The Van Diemen History Prize 2020
Good writing about history can be engaging, insightful, poignant or intriguing, but the underlying research will always be authentic and rigorous. The biennial Van Diemen History Prize fosters quality writing about Tasmanian history for articles aimed at a general audience.
Closing Date: September 21, 2020.
Fee: $20 per article.
The prize is for articles up to 3,000 words, on any aspect of Tasmanian history prior to the 21st century.
The winning entry will receive a cash prize of $500 and publication in Forty South magazine.
A selection of the best entries will be published in an edited volume, The Van Diemen History Anthology 2021 (publication estimated to be in mid-2021).
Our 2020 judges are:
Professor Stefan Petrow, Associate Professor Kristyn Harman, Paige Gleeson and Chris Champion.
Professor Stefan Petrow
Professor Stefan Petrow teaches Australian, Tasmanian and European history at the University of Tasmania. His research covers all aspects of Tasmanian history from early settlement to the late twentieth century, but focus on urban, planning, legal, social and cultural history. He has also published on British, New South Wales, Victorian and Queensland history. His books include Policing Morals: The Metropolitan Police and the Home Office 1870-1914 (1994), Going to the Mechanics: The Launceston Mechanics’ Institute 1842-1914 (1998) and (with Cary Denholm) Dr. Edward Swarbreck Hall: Colonial Medical Scientist and Moral Activist (2016). He is currently completing a history of Tasmanian soldiers who served in infantry battalions in World War One called Tasmanian Anzacs.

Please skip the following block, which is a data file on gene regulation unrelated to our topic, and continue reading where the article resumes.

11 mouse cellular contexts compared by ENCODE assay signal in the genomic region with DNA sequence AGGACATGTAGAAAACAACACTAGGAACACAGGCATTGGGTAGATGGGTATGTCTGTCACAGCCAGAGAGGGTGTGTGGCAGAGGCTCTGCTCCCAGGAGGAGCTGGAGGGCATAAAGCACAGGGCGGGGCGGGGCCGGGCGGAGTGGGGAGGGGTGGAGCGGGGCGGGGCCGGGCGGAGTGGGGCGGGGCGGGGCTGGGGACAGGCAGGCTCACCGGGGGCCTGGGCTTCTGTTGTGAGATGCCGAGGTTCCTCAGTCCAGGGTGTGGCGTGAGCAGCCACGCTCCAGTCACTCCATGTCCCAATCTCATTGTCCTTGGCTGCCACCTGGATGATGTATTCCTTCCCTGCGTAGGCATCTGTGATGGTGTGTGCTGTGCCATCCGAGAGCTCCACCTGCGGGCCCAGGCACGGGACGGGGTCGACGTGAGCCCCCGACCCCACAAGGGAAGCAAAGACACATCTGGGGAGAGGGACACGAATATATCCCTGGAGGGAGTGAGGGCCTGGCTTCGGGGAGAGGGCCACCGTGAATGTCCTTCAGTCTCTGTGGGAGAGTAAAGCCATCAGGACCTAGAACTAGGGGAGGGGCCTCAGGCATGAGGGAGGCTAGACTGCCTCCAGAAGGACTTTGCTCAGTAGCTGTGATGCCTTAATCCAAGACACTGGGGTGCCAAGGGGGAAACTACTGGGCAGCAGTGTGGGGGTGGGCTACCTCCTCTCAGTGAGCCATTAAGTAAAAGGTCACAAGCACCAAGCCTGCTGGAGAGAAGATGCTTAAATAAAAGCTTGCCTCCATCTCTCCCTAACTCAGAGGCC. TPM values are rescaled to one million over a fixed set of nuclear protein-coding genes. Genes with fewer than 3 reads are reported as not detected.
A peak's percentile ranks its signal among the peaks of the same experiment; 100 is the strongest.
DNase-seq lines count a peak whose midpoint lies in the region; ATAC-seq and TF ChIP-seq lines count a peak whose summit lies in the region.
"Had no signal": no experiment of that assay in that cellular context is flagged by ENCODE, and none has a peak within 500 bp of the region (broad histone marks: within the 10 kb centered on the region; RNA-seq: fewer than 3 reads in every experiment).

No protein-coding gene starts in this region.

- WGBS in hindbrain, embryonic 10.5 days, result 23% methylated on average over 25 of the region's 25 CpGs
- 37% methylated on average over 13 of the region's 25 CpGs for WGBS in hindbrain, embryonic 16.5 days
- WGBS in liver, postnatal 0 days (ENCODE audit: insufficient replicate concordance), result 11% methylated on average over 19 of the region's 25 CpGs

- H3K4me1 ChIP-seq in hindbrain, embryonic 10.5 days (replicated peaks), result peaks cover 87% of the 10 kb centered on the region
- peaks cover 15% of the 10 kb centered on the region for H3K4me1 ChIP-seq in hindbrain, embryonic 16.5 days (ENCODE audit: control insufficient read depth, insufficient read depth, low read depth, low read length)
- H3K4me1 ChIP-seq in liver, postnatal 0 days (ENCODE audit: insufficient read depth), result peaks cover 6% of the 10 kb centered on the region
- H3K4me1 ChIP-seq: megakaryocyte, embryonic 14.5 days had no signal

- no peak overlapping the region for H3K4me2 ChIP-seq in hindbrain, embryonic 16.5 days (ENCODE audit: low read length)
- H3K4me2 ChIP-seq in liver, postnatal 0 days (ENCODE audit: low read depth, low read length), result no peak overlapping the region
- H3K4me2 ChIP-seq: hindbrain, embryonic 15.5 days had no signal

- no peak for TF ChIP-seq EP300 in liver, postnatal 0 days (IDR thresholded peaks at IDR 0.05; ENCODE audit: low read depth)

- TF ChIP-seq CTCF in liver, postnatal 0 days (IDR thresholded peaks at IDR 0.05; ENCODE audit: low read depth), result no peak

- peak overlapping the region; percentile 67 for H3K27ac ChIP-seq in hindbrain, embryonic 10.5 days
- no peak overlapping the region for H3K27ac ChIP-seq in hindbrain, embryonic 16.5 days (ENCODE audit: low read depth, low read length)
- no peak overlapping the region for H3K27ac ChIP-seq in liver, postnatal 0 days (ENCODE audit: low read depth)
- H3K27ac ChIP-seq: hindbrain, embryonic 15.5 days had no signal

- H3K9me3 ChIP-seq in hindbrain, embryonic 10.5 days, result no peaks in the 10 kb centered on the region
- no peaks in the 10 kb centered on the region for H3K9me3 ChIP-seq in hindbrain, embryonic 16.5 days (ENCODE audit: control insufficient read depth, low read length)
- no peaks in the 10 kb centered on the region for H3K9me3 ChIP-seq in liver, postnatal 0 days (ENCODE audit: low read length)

Associate Professor Kristyn Harman
Kristyn Harman is an Associate Professor in History at the University of Tasmania. Her research interests cohere around socio-cultural frontiers including: transportation to, and within, British colonies; frontier warfare; Indigenous incarceration; and the Australian and New Zealand home fronts during World War Two. She is the author of Cleansing the Colony: Transporting Convicts from New Zealand to Van Diemen’s Land (2017), longlisted for the Royal Society Te Aparangi Award in the Ockham New Zealand Book Awards, 2018. In 2014, Kristyn won the Australian Historical Association Kay Daniels award for her first book, Aboriginal Convicts: Australian, Khoisan, and Māori Exiles (2012).
Paige Gleeson, a sixth generation Tasmanian and PhD Candidate in History at the University of Tasmania, won the inaugural Van Diemen History Prize in 2018 with her entry, Fantasy of the Past: Women’s History at the Cascade Female Factory. Paige researches the history of imperial visual culture and museums, and writes about contemporary art and Australian culture. Paige’s research interests include feminism and women’s history, Indigenous histories of Australia and the Pacific, art in practice and theory, and memory and memorialisation.
Chris Champion is editor of Forty South magazine and a director of Forty South Publishing with responsibility for all editorial functions. He has worked as an editor in Australia and Asia for more than 40 years. The historians on the judging panel will assess all entries and create a short list based on the merit of their historical investigation and writing quality. Chris will then choose the winner based on writing quality.
Van Diemen History Prize 2018-19
Paige Gleeson (TAS) The Fantasy of the Past: Women’s History at the Cascade Female Factory
Tony Fenton (TAS) Eclipsed
Terry Mulhern (VIC) St Valentine’s Tears
FINALISTS (alphabetical order)
Claire Doran (TAS) No Passengers in the Coach
Billy Griffiths (VIC) How Archaeology Helped Save the Franklin River
Nic Haygarth (TAS) The Passing of the ‘Tigerman’
Terry Newman (TAS) Constitution Dock: Construction, Naming, and Tragedies
Amelia O’Donnell (NSW) Growing up at the Triabunna Barracks
Gina Slevec (TAS) The Enigma of the Midlands Arch
Kees Wierenga (TAS) Job in Tasmania